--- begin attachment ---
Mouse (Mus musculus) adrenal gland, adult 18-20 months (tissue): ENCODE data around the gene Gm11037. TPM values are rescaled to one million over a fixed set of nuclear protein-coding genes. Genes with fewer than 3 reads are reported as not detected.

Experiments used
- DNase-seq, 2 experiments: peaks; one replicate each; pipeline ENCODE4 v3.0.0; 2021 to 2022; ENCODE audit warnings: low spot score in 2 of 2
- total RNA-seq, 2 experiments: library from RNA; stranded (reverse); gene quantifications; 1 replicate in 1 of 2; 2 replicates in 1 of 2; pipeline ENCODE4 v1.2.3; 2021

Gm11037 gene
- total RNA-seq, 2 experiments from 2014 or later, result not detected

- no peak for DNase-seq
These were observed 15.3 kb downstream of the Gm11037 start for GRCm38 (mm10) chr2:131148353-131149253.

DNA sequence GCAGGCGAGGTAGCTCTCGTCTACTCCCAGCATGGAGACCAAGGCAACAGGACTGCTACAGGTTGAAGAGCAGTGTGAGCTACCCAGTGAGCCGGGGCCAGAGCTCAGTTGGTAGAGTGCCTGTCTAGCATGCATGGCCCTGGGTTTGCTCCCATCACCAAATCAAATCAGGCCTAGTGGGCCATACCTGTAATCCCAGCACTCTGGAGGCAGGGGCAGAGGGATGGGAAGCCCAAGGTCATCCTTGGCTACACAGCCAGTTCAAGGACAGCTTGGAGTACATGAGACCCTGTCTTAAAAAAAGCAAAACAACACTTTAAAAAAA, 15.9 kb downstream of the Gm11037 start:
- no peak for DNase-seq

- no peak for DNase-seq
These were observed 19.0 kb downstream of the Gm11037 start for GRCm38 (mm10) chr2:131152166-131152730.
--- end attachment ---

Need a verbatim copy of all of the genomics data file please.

Mouse (Mus musculus) adrenal gland, adult 18-20 months (tissue): ENCODE data around the gene Gm11037. TPM values are rescaled to one million over a fixed set of nuclear protein-coding genes. Genes with fewer than 3 reads are reported as not detected.

Experiments used
- DNase-seq, 2 experiments: peaks; one replicate each; pipeline ENCODE4 v3.0.0; 2021 to 2022; ENCODE audit warnings: low spot score in 2 of 2
- total RNA-seq, 2 experiments: library from RNA; stranded (reverse); gene quantifications; 1 replicate in 1 of 2; 2 replicates in 1 of 2; pipeline ENCODE4 v1.2.3; 2021

Gm11037 gene
- total RNA-seq, 2 experiments from 2014 or later, result not detected

- no peak for DNase-seq
These were observed 15.3 kb downstream of the Gm11037 start for GRCm38 (mm10) chr2:131148353-131149253.

DNA sequence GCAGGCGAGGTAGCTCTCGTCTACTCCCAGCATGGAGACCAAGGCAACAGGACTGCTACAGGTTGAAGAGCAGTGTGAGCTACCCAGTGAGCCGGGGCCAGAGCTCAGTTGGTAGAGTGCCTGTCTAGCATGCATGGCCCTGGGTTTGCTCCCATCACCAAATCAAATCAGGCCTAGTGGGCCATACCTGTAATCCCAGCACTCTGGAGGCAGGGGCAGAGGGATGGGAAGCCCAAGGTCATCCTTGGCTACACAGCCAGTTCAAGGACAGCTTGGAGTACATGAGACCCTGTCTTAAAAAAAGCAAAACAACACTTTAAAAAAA, 15.9 kb downstream of the Gm11037 start:
- no peak for DNase-seq

- no peak for DNase-seq
These were observed 19.0 kb downstream of the Gm11037 start for GRCm38 (mm10) chr2:131152166-131152730.